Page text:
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Browsing named entities in a specific section of Comte de Paris, History of the Civil War in America. Vol. 3. (ed. Henry Coppee , LL.D.). Search the whole document.

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St. Pierre (search for this): chapter 2
red. A few debris of the wreck were floating around this silent witness, but she seemed to have carried her secret with her to the bottom of the sea: no shipwrecked mariner was there to reveal it. In the evening a boat which had escaped the disaster gave an explanation of the affair. In the preceding volume we left the Confederate privateer Alabama at the end of November, 1862, slipping away from the Federal sloop-of-war San Jacinto, which had tried to blockade her in the port of St. Pierre, Martinique. The Secretary of the Navy at Washington persisted in sending in pursuit of this fast sailer vessels which were much inferior to her in speed, and from which she could easily get away when by chance she happened to encounter one. At the same time, he left without any protection whatever those well-known points where the Alabama was sure to make rich captures, such as the whaling-station near the Azores, where Semmes had struck his first blows against the merchant marine of the Unit
Palatine (West Virginia, United States) (search for this): chapter 2
e brigade of cavalry, levied contributions upon the whole flat country and forced his way as far as Morgantown. The latter returned into the mountains by way of Fairmont on the 2d, after having captured a Federal detachment which had sought to dispute with him the passage of the Monongahela, and completely destroyed the magnifice on his way. Then, retracing his steps, he rallies a portion of his troops who had followed another route, and on the 29th he appears suddenly before the town of Fairmont, situated on the right side of Tygart Valley River, near its junction with the Monongahela. A little lower down, below the junction, the railroad between Graftoside of the Monongahela over a magnificent iron bridge three hundred yards long. It is this great work that Jones wishes to destroy, and whilst the defenders of Fairmont are vainly waiting for him, barricaded in their town, he seizes a suspension-bridge thrown over the stage-road a little below the railway-bridge, and only defend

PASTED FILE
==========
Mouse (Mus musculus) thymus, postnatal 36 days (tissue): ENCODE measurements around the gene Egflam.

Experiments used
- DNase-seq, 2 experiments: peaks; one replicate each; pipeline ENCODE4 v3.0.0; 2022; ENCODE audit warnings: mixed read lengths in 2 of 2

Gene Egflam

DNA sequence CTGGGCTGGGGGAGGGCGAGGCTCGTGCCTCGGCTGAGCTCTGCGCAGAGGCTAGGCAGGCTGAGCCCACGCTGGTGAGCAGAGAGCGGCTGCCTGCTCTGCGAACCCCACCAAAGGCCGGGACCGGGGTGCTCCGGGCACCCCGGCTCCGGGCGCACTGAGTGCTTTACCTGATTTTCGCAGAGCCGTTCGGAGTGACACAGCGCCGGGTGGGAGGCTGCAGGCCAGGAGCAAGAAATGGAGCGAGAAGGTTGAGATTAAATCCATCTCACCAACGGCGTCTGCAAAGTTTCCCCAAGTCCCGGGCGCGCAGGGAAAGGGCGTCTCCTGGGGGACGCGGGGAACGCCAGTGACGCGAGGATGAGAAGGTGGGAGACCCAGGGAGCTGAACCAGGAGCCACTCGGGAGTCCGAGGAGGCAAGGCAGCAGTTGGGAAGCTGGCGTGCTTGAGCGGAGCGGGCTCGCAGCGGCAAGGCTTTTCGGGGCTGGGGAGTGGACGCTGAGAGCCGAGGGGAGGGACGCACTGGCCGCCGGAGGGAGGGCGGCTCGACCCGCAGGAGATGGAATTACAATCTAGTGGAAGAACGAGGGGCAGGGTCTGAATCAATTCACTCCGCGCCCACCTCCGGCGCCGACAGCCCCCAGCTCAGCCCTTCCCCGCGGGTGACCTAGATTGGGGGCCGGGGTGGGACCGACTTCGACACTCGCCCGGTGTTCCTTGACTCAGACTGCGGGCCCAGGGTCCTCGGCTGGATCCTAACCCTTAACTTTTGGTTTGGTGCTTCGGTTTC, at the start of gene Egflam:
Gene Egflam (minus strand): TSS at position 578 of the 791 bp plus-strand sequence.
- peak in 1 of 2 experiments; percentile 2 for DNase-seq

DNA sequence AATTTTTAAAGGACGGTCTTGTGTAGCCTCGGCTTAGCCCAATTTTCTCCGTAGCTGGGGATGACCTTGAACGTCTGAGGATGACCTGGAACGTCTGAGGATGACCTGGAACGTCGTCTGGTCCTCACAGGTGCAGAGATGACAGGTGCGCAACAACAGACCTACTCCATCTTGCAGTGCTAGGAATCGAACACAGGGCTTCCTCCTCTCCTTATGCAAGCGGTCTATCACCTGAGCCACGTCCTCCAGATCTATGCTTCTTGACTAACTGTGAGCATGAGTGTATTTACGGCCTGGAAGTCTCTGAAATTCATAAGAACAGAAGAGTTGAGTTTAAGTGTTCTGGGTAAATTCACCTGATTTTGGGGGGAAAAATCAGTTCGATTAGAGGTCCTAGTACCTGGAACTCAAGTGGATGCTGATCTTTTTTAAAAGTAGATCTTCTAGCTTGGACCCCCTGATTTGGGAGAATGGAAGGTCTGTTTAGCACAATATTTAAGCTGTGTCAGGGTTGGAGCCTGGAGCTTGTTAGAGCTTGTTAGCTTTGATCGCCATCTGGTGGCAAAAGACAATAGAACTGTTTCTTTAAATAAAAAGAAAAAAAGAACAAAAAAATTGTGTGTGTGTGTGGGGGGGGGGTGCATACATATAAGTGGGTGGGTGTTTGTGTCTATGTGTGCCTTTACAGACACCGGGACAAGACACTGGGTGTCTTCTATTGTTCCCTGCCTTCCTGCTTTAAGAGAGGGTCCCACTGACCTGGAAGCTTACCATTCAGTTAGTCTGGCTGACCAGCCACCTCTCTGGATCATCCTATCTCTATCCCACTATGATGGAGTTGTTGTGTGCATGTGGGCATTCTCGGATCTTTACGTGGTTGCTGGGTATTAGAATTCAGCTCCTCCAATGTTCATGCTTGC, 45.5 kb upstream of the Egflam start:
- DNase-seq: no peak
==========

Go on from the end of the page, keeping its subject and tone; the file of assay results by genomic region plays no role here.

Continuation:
Suffolk, Va. (Virginia, United States) (search for this): chapter 2
ck, and the largest portion of it was sent to Suffolk, a place which the Confederates were preparinll find him at a later period laying siege to Suffolk. There, as we have stated, the Ninth corps cicinity of the inland sea of North Carolina. Suffolk thus commands an isthmus which connects Norfoid not again venture into the neighborhood of Suffolk. We have pointed out elsewhere the distrib the attack of which he had been notified. Suffolk formed a vast intrenched camp, consisting of , coming from the west and south, converge at Suffolk, while Hood, following that of South Quay, cat bank of the Nansemond, appeared in front of Suffolk. But the defenders of this place were fully Federal navy was represented in the waters of Suffolk only by a river-boat The Mount Washington,e that portion of the river comprised between Suffolk and Hill's Point; this was to invite the eneme President. Longstreet only remained before Suffolk long enough to withdraw his materiel, and on [19 more...]
Fairview Hill (Massachusetts, United States) (search for this): chapter 2